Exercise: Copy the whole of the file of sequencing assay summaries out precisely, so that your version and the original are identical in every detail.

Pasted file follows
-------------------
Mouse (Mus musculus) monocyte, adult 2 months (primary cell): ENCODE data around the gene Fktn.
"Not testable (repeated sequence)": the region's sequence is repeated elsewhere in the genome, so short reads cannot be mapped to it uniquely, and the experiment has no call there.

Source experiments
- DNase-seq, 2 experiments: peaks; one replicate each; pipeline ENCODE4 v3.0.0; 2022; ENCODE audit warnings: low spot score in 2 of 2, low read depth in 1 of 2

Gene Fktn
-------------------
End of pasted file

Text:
Mouse (Mus musculus) monocyte, adult 2 months (primary cell): ENCODE data around the gene Fktn.
"Not testable (repeated sequence)": the region's sequence is repeated elsewhere in the genome, so short reads cannot be mapped to it uniquely, and the experiment has no call there.

Source experiments
- DNase-seq, 2 experiments: peaks; one replicate each; pipeline ENCODE4 v3.0.0; 2022; ENCODE audit warnings: low spot score in 2 of 2, low read depth in 1 of 2

Gene Fktn